Having a consistent music mix on a 24/7 station is especially important when most of the artists you’re playing are not household names †a constantly varying sound combined with emerging artists would make our job of helping to support Canadian musicians much more difficult.

    After all, we are playing music that, with the exception of a handful of artists, is not heard at all on private radio. In my presentation this weekend at the Northern Voice conference about making ‘the worst radio station ever,’ one of the key points I made is that from a private radio perspective, you’d NEVER consider playing 100% Canadian music from mostly new and emerging artists. Now THAT is narrowcasting by most people’s definition, and yet, as a public broadcaster, I think CBC Radio 3 is doing something very special and valuable by doing just that. We are helping to raise awareness of thousands of Canadian musicians to audiences in Canada and around the world and we’re very proud of that.

    I personally don’t believe we can make a radio station that appeals to everyone, especially on the internet. I would actually argue that trying to make an exceptionally broad music product on the web, on satellite radio, or as a podcast won’t work. To me, the solution is to provide a variety of options for a variety of musical tastes. With the changes to Radio 2 and the four new web radio streams that they’ve launched, CBC is representing more and more of the breadth of musical creation taking place in Canada and I expect that trend to continue. I hope that in the near future, New Music Canada takes on a larger role within CBC so that we can attract an increasingly diverse mix of musicians on the site.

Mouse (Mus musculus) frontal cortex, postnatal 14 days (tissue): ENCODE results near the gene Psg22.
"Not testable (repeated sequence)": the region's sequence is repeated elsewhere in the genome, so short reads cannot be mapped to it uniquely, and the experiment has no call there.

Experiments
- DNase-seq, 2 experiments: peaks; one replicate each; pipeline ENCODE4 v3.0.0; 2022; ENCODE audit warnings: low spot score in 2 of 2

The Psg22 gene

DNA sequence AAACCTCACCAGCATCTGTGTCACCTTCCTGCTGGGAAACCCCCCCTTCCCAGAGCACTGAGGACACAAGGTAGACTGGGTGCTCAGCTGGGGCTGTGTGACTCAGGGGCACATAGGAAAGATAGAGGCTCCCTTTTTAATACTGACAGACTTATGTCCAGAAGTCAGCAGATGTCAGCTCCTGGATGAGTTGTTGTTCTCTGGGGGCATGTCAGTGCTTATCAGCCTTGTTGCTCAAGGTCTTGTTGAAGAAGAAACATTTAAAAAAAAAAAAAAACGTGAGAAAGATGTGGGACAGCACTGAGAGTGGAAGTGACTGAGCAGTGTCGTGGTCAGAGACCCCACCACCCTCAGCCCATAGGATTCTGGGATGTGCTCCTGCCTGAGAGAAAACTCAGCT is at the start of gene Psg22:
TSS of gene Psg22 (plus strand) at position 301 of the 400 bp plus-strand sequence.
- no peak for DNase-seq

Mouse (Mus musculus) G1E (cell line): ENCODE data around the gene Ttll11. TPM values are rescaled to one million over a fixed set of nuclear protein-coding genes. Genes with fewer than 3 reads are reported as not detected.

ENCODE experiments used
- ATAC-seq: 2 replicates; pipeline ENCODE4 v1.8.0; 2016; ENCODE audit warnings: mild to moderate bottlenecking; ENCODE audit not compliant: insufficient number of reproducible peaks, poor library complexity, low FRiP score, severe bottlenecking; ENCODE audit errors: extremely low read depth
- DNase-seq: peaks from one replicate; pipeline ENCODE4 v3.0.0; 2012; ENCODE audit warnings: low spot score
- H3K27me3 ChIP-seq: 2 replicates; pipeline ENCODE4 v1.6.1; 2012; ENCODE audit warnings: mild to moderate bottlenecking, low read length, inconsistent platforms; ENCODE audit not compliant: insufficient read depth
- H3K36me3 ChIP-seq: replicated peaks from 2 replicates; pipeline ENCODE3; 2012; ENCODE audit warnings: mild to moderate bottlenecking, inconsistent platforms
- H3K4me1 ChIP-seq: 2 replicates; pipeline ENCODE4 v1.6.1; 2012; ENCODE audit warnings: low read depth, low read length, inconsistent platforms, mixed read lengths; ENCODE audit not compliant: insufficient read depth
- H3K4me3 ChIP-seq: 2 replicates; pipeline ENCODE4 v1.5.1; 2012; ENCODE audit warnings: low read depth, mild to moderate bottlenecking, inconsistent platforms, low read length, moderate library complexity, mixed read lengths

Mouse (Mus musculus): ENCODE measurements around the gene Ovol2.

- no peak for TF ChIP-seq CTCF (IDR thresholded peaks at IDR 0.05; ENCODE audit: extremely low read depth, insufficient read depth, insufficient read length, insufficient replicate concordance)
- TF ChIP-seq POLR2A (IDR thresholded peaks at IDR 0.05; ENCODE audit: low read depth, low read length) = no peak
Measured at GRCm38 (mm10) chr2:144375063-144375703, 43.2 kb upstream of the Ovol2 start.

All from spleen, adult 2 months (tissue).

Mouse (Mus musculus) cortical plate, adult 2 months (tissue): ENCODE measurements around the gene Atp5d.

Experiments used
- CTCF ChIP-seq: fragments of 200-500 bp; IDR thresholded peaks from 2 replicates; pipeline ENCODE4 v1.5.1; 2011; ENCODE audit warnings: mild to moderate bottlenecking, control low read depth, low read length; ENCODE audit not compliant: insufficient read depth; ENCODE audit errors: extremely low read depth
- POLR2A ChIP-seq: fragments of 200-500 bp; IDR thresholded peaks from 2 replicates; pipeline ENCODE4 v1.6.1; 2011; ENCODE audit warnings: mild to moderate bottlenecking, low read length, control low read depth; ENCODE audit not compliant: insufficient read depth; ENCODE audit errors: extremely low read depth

I am very conscious of the fact that no matter how hard we try and how much great music we are able to play, we will never make the perfect music mix for everyone. However, with over 75,000 on-demand songs on our website that can be made into personalized playlists, the REAL value lies in helping our audiences become their own music ‘filters’ or ‘tastemakers.’ If we don’t play enough music that you like on-air or in our podcasts, you can surf through New Music Canada and find a great deal of Canadian music that you DO like and share it with other like-minded music fans. I know it’s odd to say this, but if our audiences become stronger tastemakers in the online community (and thereby make our own programming less relevant), I think CBC Radio 3 as a whole will become MORE relevant.

    With the variety of artists and genres that we play, however, we’re doing a pretty amazing job IMHO (I’m heavily biased, of course). CBC Radio 3 has regularly played virtually every nominee for the Polaris Music Prize well in advance of their nominations – in other words, our music programmers are consistently choosing music that is resonating across the country both inside and outside of Radio 3. We’ve also been nominated for Webby Awards two years in a row for Best Online Radio. And most importantly, we continue to see regular growth in our audience and the number of artists that are joining New Music Canada (now over 15,000 artists). I don’t believe that new artists would keep joining or that existing artists on the site would keep uploading new songs if we weren’t making a difference.